July 2019
Volume 60, Issue 9
Open Access
ARVO Annual Meeting Abstract  |   July 2019
Promising New Gene Therapy for Optic Nerve Regeneration and Neuroprotection
Author Affiliations & Notes
  • Margaret McDougal Runner
    Ophthalmology, University of Southern California, Los Angeles, California, United States
  • Claire-Anne Gutekunst
    Neurosurgery, Emory University, ATLANTA, Georgia, United States
  • Robert Gross
    Neurosurgery, Emory University, ATLANTA, Georgia, United States
  • Footnotes
    Commercial Relationships   Margaret Runner, None; Claire-Anne Gutekunst, None; Robert Gross, None
  • Footnotes
    Support  NIH Grant 1R03NS091699-01, Emory University Research Commitee grant, Neurosurgery Research and Education Foundation Medical Student Summer Research Fellowship award
Investigative Ophthalmology & Visual Science July 2019, Vol.60, 2251. doi:
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      Margaret McDougal Runner, Claire-Anne Gutekunst, Robert Gross; Promising New Gene Therapy for Optic Nerve Regeneration and Neuroprotection. Invest. Ophthalmol. Vis. Sci. 2019;60(9):2251.

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      © ARVO (1962-2015); The Authors (2016-present)

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Purpose : The Rho/ROCK inhibitor, C3 transferase (C3), is a promising new treatment for glaucoma and traumatic optic nerve damage. In addition to lowering intraocular pressure (IOP), C3 protects and regenerates retinal ganglion cells (RGCs) after injury. However, these effects are limited by C3’s short duration of action and poor distribution. To address this, adeno-associated viral (AAV) vectors tagged with green fluorescent protein (GFP) were engineered to express intracellular C3 (icC3) and a secretable/permeable (sp) truncated C3 (C3t) to allow for long-term and widespread RhoA inhibition.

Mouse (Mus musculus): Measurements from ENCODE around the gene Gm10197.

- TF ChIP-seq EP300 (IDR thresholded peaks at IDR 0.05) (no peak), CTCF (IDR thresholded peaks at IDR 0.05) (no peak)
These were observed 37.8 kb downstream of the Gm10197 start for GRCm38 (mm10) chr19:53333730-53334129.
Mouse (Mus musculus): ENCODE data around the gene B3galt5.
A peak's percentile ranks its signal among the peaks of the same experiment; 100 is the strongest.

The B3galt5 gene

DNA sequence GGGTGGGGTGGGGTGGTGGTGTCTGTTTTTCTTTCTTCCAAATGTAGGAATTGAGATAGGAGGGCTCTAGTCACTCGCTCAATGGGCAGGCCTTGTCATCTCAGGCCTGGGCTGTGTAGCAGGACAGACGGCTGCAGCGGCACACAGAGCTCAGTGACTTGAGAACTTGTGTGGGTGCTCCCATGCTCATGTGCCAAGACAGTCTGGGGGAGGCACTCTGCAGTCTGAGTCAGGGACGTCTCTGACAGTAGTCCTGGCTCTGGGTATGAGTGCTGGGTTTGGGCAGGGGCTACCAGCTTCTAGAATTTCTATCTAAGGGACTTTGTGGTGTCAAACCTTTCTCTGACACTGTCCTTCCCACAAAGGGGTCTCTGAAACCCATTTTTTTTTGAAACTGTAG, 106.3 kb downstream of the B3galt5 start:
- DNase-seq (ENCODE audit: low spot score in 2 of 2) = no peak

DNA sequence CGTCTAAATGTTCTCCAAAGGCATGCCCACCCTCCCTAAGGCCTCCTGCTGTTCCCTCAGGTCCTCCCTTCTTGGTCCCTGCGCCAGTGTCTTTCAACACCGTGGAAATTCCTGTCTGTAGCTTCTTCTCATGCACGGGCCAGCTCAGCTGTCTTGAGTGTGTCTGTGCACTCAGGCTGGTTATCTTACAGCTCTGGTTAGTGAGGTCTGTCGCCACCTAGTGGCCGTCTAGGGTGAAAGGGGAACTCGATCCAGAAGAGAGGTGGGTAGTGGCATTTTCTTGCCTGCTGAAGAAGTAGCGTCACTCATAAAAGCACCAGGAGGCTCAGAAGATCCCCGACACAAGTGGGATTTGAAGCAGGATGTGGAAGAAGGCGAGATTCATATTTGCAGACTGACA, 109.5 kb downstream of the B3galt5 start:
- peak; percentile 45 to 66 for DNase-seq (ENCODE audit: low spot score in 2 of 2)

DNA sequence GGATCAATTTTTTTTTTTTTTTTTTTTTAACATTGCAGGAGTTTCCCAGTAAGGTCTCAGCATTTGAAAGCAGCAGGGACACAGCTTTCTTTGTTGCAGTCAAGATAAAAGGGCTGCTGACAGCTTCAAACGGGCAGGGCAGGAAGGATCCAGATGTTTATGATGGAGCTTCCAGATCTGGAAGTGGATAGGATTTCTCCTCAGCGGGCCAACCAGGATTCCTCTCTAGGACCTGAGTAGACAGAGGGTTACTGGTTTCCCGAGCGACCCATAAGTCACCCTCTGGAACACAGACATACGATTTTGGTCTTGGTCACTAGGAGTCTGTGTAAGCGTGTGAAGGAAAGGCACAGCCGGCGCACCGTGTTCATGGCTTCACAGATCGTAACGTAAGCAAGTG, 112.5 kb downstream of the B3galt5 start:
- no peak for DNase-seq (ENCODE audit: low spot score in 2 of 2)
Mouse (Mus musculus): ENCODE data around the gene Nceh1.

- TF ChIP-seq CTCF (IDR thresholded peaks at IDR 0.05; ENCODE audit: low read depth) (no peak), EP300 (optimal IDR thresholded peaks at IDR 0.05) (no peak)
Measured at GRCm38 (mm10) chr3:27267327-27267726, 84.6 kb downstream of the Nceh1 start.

Methods : C3 gene therapy was delivered via intravitreous injection in the rat optic nerve crush (ONC) model, and animals were sacrificed at 4 and 8 weeks. RGC survival was quantified following immunostaining of the retina with an RGC-specific antibody. Optic nerves were labeled with anterograde tracer and underwent tissue clearance to allow detailed visualization of regenerating axons through the whole nerve.

Results : In the control group, only 5% of RGCs survived 8 weeks after injury, whereas treatment with AAV-icC3GFP protected 45% of RGCs, and the widespread distribution by AAV-spGFPtC3 kept a remarkable 76% of RGCs alive. Robust long-distance axon regeneration was observed at 4 weeks in both treatment groups compared to controls, with a significant 38- and 24-fold increase in axon regeneration at 1 mm past the crush site for AAV-icC3GFP (p = 0.005) and AAV-spGFPtC3 (p = 0.02), respectively.

Conclusions : Modified C3 gene therapy greatly enhances RGC survival and axon regeneration after injury. These data, along with the known IOP lowering effects, suggest C3 gene therapy as an effective neuroprotective and regenerative treatment for glaucoma or traumatic damage to the optic nerve.

This abstract was presented at the 2019 ARVO Annual Meeting, held in Vancouver, Canada, April 28 - May 2, 2019.


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